5 Tips for Gentle Bedtime Routines for Preschoolers

Is bedtime a nightly battle at your house?

My youngest child always complains at bedtime, “But I’m not tired!” A rather normal sentiment for a preschooler. However preschoolers need sleep and a regular bedtime routine.

Preschoolers need sleep and a regular bedtime routine. Here are 5 tips for gentle bedtime routines for preschoolers. | homeschoolpreschool.net

Gentle Bedtime Routines

1. Bedtime Routine

Preschoolers need a regular bedtime routine. In my house this means a bath before putting on pajamas and brushing their teeth. Next it’s a story and into bed they go. I give a hug, a kiss, and then another hug before turning out the light. Finally there’s a song, or two , or three.

A bedtime routine allows children the opportunity to gradually settle down for the evening. They quickly learn each step and heaven help you if you try to skip a single step. Children love the structure and stability of the same bedtime routine each night.

2. Be Patient

It’s hard for preschoolers to go to bed. There’s a world to explore, books to read, and toys begging to be played with. With so many things to do, how can a  child be expected to settle down to sleep? So kids ask for one drink of water, and another, and another, and another. Don’t worry, eventually all children settle down and sleep. It just takes a while, so be patient as the children whimper, whine, and beg.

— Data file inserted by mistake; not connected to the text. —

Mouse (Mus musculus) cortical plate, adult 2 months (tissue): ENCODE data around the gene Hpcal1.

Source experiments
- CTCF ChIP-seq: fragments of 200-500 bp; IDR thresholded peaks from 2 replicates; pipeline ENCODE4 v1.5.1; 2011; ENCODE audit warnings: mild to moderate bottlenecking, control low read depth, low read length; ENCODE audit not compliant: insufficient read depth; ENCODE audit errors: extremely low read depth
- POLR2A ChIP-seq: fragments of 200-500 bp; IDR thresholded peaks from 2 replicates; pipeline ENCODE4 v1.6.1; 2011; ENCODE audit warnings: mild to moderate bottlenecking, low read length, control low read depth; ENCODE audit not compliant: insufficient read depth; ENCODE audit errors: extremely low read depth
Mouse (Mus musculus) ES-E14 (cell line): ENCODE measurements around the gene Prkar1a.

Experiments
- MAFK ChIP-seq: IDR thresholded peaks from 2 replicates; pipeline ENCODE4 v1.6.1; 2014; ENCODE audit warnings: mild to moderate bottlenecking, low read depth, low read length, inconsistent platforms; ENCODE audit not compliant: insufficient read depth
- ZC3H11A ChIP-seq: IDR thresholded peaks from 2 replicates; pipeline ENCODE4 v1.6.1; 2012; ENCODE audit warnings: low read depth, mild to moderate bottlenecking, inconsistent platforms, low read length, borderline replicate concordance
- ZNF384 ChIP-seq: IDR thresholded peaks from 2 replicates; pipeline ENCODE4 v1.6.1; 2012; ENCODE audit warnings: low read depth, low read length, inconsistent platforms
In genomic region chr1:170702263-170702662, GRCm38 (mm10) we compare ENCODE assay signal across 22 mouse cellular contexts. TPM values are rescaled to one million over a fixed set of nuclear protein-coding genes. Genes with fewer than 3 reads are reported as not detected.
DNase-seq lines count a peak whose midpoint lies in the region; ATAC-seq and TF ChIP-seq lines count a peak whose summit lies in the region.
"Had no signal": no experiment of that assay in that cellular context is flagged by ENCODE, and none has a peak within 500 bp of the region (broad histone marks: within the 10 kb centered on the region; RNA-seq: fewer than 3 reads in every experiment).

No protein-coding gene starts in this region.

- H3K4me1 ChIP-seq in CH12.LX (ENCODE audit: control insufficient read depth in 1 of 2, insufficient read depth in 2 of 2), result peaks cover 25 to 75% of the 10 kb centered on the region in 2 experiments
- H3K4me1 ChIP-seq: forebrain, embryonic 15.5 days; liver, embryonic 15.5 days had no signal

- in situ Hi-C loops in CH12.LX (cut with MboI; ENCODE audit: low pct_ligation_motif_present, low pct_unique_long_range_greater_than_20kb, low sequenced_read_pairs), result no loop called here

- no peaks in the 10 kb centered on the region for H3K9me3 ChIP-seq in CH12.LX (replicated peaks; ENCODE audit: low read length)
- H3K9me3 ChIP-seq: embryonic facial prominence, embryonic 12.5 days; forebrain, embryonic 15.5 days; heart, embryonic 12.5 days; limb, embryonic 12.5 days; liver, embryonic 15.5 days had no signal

3. Be Sensitive

Be sensitive to your children’s needs. One child of mine plays on his bed after lights out. We’ll hear him chattering to his toys for several minutes before he lays down and goes to sleep. Disrupting his quiet play time actually keeps him awake longer. Sometimes children develop little routines to help themselves settle down for sleep. Be sensitive to these routines.

4. Stay Outside the Door

Young preschoolers don’t settle down into bed naturally. The moment they’re left alone, they jump out of bed and search the house for mommy. It’s a common occurrence. If this happens in your house, stay outside the door. Work on the computer, pray, or march in place. Teaching your children to stay in bed at bedtime takes time but is well worth the time and effort.

5.Take your time

Bedtime routines take time. Children want attention after a day of playing. They don’t want you to rush them through the routine so you can get on to important stuff, they want to know they are important. Schedule plenty of time into your day to settle the children into bed and make it a priority. Your children will enjoy spending time with you.

Your bedtime routine should be a relaxing time for you and your children. You and your children can chat, catch up, and enjoy a few moments together at the end of the day.

It’s a time of peace in a busy world.

What is your best tip for a gentle bedtime routine for preschoolers?

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